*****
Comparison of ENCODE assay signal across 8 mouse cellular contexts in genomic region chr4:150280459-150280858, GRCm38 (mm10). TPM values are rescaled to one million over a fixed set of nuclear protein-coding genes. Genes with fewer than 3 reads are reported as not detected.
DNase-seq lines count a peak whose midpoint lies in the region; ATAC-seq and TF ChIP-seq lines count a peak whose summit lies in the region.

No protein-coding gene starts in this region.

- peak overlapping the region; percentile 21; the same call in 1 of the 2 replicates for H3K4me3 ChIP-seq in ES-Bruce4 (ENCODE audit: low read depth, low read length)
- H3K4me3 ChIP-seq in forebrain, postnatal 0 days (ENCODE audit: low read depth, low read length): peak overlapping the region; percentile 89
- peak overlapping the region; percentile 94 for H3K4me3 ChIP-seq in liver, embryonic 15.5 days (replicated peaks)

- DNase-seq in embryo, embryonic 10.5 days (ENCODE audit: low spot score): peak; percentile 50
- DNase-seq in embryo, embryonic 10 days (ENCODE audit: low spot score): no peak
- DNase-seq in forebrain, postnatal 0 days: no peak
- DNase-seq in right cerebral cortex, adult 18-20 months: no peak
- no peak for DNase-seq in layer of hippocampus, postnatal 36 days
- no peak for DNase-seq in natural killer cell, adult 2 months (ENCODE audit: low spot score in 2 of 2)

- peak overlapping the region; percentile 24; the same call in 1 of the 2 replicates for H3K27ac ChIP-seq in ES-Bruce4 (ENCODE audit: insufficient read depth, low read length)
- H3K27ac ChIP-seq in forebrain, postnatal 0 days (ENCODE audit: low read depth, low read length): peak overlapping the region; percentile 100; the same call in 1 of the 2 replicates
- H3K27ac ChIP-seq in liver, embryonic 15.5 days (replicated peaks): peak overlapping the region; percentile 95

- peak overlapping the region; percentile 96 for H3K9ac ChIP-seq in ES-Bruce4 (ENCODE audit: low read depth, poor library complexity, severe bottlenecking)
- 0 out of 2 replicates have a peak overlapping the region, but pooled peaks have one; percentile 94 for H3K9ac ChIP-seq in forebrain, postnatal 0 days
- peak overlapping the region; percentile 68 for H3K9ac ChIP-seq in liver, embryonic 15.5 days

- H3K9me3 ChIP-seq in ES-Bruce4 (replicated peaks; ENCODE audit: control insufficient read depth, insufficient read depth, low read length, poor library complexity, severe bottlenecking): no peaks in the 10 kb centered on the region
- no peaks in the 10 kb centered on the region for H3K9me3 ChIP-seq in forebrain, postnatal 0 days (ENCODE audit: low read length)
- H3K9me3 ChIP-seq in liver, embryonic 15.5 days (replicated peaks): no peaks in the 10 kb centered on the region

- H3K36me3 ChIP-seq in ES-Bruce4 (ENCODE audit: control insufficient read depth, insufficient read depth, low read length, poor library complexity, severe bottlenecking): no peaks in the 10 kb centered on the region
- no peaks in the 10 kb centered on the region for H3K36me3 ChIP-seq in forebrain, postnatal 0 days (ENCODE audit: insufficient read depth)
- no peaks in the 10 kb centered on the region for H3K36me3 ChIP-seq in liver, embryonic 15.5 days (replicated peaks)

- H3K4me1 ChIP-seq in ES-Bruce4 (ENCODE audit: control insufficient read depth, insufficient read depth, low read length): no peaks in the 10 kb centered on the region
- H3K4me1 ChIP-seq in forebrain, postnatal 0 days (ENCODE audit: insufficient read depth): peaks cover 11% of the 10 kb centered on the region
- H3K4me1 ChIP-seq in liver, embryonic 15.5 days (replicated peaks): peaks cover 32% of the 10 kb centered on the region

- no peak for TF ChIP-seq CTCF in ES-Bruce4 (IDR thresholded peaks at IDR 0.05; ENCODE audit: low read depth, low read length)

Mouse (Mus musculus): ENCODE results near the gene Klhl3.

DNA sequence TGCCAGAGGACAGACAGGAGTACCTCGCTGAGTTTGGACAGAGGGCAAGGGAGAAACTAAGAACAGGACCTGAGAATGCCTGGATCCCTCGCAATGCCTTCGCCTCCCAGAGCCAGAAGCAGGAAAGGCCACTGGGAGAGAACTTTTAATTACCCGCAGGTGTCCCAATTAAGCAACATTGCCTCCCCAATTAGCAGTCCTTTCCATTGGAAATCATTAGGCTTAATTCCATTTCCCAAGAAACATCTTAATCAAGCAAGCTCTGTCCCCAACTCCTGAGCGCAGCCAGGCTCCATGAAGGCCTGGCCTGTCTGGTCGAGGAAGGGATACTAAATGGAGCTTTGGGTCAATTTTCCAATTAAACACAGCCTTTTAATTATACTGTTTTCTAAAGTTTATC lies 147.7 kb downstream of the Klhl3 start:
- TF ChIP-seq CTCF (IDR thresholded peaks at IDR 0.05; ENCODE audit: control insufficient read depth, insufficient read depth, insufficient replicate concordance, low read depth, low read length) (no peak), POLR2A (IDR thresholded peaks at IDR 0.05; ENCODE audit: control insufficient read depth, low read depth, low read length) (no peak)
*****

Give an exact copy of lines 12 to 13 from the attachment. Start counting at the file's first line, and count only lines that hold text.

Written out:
- no peak for DNase-seq in natural killer cell, adult 2 months (ENCODE audit: low spot score in 2 of 2)

- peak overlapping the region; percentile 24; the same call in 1 of the 2 replicates for H3K27ac ChIP-seq in ES-Bruce4 (ENCODE audit: insufficient read depth, low read length)